Steve Jobs' Snarky Testimony Takes Center Stage in iPod Class-Action Lawsuit Opening
Apple this week is battling a decade-old class-action lawsuit by iPod owners angry that their media players were locked to Apple's iTunes ecosystem. Key pieces of evidence in the trial include email conversations among Apple executives and a videotaped deposition of Steve Jobs, both of which were made public for the first time this week as part of the court proceedings.
According to CNN Money and Reuters, the question-and-answer session with Steve Jobs focused on Apple's response to RealNetworks and its Harmony music service. In 2004, RealNetworks created this competing music service that allowed users to download songs and play them on any media device, including the iPod.
RealNetworks' iPod support incensed Apple, which published a press release accusing RealNetworks of hacking the iPod. Apple adopted this strategy following a series of emails between Apple marketing head Phil Schiller and CEO Steve Jobs.
"How's this?" Jobs wrote. "We are stunned that Real is adopting the tactics and ethics of a hacker and breaking into the iPod."
"I like likening them to hackers," Apple marketing chief Philip Schiller responded.
When asked if this response to RealNetworks was "strong and vehement," Jobs replied, "They don't sound too angry to me when I read them," adding that, "A strong response from Apple would be a lawsuit."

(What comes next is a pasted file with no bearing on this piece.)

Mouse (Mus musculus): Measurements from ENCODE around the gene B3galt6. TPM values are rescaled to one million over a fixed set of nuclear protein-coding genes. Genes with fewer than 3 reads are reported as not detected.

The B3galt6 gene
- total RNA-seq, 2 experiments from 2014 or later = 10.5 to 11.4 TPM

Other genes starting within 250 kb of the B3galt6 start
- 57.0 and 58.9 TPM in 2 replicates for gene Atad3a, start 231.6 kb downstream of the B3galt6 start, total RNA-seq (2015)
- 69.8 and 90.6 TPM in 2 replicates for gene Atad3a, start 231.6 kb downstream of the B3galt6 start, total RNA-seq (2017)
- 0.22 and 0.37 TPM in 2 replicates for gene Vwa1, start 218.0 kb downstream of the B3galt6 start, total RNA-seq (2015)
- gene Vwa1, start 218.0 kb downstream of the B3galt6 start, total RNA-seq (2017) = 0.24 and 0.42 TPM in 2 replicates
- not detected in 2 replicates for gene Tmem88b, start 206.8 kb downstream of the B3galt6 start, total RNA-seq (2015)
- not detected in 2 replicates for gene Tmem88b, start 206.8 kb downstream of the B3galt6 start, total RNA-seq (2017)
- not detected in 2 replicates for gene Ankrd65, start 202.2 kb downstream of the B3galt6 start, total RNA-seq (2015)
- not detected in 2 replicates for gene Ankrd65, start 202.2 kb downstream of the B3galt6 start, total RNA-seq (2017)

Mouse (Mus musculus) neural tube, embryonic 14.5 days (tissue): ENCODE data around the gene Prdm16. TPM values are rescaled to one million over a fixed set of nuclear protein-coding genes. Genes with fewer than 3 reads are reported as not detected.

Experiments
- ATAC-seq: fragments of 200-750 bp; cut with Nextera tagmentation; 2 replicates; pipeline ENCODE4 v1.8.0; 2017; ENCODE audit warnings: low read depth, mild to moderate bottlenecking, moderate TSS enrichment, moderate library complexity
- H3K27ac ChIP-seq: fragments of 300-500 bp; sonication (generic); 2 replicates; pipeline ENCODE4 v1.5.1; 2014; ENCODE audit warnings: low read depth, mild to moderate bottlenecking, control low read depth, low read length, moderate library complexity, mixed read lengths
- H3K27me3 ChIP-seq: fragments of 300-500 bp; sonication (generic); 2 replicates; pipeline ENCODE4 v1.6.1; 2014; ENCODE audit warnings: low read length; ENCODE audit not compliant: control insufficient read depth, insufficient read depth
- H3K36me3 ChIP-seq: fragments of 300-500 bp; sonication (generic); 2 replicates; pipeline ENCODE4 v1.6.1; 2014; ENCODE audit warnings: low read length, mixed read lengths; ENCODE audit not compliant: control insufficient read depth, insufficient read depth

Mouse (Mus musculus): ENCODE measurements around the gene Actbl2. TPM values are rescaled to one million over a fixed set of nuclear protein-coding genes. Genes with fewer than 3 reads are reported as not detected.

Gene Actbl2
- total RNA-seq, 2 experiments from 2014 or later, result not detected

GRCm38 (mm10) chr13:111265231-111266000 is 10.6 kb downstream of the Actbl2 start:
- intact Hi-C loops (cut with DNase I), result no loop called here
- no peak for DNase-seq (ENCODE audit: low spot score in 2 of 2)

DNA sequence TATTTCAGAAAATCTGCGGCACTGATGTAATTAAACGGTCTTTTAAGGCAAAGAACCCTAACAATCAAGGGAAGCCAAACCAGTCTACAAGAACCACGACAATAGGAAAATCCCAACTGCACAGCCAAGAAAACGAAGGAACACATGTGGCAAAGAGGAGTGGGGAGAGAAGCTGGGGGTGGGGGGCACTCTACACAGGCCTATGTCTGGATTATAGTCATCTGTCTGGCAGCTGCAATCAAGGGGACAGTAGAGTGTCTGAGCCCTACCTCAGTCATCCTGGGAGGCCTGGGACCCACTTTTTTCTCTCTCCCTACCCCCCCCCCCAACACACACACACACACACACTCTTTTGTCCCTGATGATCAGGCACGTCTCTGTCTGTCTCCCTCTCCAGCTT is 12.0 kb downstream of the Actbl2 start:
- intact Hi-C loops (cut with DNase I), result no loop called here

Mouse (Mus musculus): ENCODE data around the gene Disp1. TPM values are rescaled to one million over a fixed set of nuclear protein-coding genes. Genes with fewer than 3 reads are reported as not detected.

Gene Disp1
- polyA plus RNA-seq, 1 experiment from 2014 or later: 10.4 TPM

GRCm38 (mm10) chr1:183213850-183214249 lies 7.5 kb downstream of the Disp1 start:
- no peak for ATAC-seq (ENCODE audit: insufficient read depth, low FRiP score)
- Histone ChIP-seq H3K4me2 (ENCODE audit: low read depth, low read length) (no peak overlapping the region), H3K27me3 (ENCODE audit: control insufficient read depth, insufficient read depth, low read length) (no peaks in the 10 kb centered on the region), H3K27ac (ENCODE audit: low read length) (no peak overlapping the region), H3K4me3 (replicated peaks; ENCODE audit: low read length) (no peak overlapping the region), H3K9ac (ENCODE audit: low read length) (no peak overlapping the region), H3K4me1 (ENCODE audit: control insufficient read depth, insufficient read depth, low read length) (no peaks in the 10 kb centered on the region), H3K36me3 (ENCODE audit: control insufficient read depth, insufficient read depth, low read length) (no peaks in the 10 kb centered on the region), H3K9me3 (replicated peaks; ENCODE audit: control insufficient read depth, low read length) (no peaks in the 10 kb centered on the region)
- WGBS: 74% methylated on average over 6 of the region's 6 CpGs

During the deposition, Jobs reportedly was snarky, asking "Do they still exist?" when referring to RealNetworks. Jobs also was evasive in his testimony, responding 74 times with "I don't remember," "I don't know" or "I don't recall."
When he did answer questions, Jobs painted Apple as a company being held hostage by the major music labels, which required digital rights management (DRM) on iTunes music as part of their contract terms. Apple claimed it had to repeatedly update iTunes to patch holes in its DRM or risk forfeiting these contracts.
The class action case started earlier this week and is being heard in the U.S. District Court in the Northern District of California. Apple marketing head Phil Schiller and senior vice president of Internet Software and Services Eddy Cue are expected to testify as part of the ongoing court proceedings.
Top Rated Comments
They should be suing the music companies for forcing Apple to use DRM in the first place.
I'm going to file a lawsuit against Android devices because I'm 'locked in' to the Android ecosystem and cannot use iOS applications.
Sorry, he may have been a consumer visionary and possibly a genius, but a nice guy he was not. He was just as ruthless as any other corporate figure who would be vilified for similar tactics.
And your behaviour in a room full of hostile self-serving scumbag lawyers would have been?...
He didn't suffer fools and he spoke up when the rest of us keep our mouths shut because he had the power to.